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Stories articles and news abot Alison and Digby Gotts


The Samoan Experience
Three days in Tafua
EcoTour Samoa
The Samoan Election
Pruning the Mangoes
Climbing Mt SiliSili
Fourth week in Samoa

Samoan Observer Articles:

Why is there no fruit on my mango?
Want more mangoes next year?
Green oranges or orange oranges?
In search of a Samoan Orange
The Hardest Cut
Rambutan - hairy thing from the forest
Rambutan revisited
Abiu - the emporer's golden fruit
Avocado - fruit or vegetable?
Carambola - star of the rainforest
Durian - the extreme tropical fruit
Rollinia - lemon meringue pies growing in the garden
Sex and the single pawpaw
Soursop - a taste sensation
The mulch story
Do it yourself pest control
The joys of soapy water!
The hungry fruit tree
Positive insects



(One of a series of articles about growing fruit trees in Samoa, written by Digby Gotts and published in the 'Samoa Observer' between December 2000 and April 2001)

I actually went and bought some supermarket oranges a while ago as they looked so inviting. That bright orange colour is a real attention grabber, and just shouts “Eat Me!” Unfortunately, these brightly coloured fruit are most likely to have been picked many days or weeks before you see them, and have often become over-ripe and are starting to develop odd flavours.

Sadly for Samoa, oranges grown locally cannot develop that bright orange colour as it is simply too warm and wet for the skin to dry out enough. In dry areas or high up in the hills where it cools down you can find orange trees with brightly coloured fruit, but down on the coast the colour can rarely develop. Walking to the top of Mt Silisili just to harvest the crop of good looking oranges could be a bit silly, so Samoans can either get used paying for those imported and often over-ripe fruits, or just adapt to the idea of eating green oranges. Bright green and fresh oranges can be fully ripe and have far more sweetness and flavour than those elderly but bright orange ones.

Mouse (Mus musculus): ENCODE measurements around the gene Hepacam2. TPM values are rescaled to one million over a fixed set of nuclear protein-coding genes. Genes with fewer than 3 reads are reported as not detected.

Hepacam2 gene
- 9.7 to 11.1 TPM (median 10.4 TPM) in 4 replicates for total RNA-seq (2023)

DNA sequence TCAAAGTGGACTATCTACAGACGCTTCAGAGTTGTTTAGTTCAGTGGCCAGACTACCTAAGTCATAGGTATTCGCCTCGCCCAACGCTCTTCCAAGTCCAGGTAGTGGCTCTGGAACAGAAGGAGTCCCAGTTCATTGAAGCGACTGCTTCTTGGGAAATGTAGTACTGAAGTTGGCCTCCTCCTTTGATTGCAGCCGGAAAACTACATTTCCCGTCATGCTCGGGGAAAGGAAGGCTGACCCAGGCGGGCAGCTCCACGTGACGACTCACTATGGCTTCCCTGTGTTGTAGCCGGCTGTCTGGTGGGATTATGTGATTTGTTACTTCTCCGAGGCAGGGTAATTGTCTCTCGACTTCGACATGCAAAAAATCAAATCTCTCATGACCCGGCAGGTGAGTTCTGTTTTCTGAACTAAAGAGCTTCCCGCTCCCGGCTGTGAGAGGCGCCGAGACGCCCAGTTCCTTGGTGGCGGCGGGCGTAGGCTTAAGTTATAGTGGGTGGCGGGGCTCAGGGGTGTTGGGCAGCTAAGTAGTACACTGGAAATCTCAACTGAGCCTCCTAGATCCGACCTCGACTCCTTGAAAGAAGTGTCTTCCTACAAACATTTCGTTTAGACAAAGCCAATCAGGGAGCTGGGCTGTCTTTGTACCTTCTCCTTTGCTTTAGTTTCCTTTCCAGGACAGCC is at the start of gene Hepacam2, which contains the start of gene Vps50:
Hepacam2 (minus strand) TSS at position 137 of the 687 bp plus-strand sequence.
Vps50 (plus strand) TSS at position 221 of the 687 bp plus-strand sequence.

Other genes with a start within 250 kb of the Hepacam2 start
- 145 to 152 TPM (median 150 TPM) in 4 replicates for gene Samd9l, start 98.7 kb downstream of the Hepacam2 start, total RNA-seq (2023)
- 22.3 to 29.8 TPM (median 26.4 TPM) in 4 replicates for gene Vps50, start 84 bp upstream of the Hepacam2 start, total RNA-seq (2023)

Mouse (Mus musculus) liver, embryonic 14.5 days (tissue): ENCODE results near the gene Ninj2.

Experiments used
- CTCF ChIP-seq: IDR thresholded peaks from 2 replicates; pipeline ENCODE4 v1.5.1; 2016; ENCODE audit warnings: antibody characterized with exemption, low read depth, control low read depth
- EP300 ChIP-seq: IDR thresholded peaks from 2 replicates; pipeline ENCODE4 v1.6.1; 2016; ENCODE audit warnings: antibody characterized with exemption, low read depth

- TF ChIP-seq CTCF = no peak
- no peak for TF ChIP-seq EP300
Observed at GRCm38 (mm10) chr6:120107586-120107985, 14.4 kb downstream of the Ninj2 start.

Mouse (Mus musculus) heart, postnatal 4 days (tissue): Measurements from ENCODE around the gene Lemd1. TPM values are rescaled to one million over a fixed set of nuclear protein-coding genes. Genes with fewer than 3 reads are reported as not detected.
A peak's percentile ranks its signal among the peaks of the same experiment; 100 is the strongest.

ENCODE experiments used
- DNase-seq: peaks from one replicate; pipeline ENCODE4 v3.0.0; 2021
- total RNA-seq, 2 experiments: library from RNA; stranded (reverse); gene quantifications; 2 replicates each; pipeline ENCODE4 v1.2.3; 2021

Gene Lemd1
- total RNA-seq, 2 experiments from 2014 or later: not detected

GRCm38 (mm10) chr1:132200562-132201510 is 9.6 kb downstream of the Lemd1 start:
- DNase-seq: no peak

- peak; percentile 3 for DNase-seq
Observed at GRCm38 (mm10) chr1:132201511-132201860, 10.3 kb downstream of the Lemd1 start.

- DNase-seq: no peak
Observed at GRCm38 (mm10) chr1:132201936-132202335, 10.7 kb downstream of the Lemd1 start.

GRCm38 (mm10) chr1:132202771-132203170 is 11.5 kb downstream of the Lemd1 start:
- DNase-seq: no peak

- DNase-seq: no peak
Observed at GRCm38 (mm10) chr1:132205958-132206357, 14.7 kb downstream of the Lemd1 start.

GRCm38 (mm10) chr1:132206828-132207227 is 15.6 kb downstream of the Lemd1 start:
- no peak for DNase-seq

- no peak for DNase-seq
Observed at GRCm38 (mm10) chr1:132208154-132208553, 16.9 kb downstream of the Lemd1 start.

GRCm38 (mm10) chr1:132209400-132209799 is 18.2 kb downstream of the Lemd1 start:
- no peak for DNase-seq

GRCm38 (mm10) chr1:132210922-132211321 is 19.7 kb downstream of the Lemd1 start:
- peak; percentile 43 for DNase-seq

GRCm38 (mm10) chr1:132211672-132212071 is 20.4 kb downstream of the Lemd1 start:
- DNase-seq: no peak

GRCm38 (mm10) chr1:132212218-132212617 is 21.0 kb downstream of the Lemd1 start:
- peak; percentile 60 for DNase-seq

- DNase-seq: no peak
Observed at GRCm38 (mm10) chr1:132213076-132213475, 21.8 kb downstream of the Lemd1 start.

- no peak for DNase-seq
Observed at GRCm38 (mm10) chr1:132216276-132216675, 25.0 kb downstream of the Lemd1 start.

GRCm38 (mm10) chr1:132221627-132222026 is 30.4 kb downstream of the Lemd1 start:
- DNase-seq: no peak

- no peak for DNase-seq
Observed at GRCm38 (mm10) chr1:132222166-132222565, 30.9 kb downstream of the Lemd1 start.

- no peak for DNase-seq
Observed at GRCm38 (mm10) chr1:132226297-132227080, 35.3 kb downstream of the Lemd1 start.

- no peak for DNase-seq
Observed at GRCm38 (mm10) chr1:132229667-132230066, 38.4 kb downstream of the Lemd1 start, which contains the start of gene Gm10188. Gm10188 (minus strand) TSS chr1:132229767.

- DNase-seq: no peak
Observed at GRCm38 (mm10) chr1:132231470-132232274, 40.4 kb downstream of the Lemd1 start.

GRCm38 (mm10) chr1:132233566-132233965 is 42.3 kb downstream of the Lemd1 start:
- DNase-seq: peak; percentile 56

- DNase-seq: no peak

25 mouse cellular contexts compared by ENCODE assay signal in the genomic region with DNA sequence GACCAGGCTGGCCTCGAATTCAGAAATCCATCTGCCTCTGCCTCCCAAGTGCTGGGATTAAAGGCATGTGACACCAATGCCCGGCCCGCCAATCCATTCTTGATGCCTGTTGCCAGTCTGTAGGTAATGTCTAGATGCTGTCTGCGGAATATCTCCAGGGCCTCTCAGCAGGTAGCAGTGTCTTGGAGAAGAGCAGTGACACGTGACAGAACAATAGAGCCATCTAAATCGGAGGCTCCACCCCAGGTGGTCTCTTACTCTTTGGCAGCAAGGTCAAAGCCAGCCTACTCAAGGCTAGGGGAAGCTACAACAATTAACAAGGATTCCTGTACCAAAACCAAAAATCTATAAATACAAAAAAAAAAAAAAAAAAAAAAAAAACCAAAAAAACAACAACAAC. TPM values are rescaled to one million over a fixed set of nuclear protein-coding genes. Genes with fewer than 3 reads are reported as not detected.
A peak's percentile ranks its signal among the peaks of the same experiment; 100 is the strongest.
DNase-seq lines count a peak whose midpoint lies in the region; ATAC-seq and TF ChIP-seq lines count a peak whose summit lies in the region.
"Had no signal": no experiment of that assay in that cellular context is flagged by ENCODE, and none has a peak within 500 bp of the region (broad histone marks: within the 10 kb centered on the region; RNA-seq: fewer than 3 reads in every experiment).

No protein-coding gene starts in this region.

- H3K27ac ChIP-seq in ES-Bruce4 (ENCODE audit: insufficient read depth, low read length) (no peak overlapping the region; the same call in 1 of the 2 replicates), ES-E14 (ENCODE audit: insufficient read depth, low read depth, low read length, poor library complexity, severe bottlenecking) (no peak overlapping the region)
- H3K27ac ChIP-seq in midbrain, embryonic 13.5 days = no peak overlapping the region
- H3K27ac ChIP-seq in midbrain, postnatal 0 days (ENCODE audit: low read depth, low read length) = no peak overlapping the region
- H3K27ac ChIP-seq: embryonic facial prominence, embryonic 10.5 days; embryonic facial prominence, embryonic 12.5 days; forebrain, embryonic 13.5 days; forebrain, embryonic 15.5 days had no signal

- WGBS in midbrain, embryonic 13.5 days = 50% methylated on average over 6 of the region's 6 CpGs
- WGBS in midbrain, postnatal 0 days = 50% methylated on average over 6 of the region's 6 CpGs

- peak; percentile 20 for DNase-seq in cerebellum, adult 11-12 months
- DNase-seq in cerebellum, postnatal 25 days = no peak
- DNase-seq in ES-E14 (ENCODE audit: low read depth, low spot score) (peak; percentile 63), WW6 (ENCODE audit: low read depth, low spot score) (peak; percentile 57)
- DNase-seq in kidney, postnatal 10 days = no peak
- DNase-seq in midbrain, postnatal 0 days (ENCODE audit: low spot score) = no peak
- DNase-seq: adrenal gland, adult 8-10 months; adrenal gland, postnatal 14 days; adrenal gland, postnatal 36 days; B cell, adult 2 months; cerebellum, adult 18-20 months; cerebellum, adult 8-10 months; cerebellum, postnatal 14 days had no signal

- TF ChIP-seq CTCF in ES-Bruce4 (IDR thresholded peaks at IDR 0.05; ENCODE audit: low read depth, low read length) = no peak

Test for ripeness by gently squeezing the fruit. You should be able to dent the side without much force and it should spring back again. (If you put your finger through the fruit, please pay for it. Don’t just put it back on the shelf, hoping you weren’t seen!)

Local oranges can grow from seed, producing slightly sour, small fruit on a very prickly tree. Grafting a small bud from a good quality tree onto a seedling lemon or local rootstock is the more usual way of growing oranges. These rootstocks are disease resistant and can still keep the bud alive and growing. This trick was discovered by Chinese several thousand years ago and is still the main way of growing many of the oranges, mandarins and grapefruit today. The catch with this trick is that the original seedling keeps trying to grow new shoots. These are often stronger than the grafted bud and must be removed. If the owner of the tree is unaware of the battle going on, the orange will be defeated by the rootstock, leaving a lemon in its place. I often hear in Samoa of people picking lemons from what they bought as an orange tree, and blaming the seller of the tree for cheating them. A little knowledge can be a big help when you want good fruit.

Another good trick to learn about growing oranges starts when you notice how the bunch of fruit is always at the end of a branch. So the more branches you have, the more oranges you can get. Encourage more branching by cutting the end off each branch in winter. Each cut end will then grow 4 or 5 new tips, each of which will flower and produce a bunch of fruit at the end of summer. Ideally, give your tree a haircut every year after harvesting the fruit.

Some of the orange varieties available at Nafanua that grow well in Samoa include Late Valencia, Kona, Parson Brown, Pineapple and Rarotonga. These have usually been budded onto a rootstock with a different shape of leaf, so it’s easy to see which is the wrong growth, and break them off as they appear. Contact the fruit team at Nafanua if you would like some more detailed information.


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Last updated November 6, 2014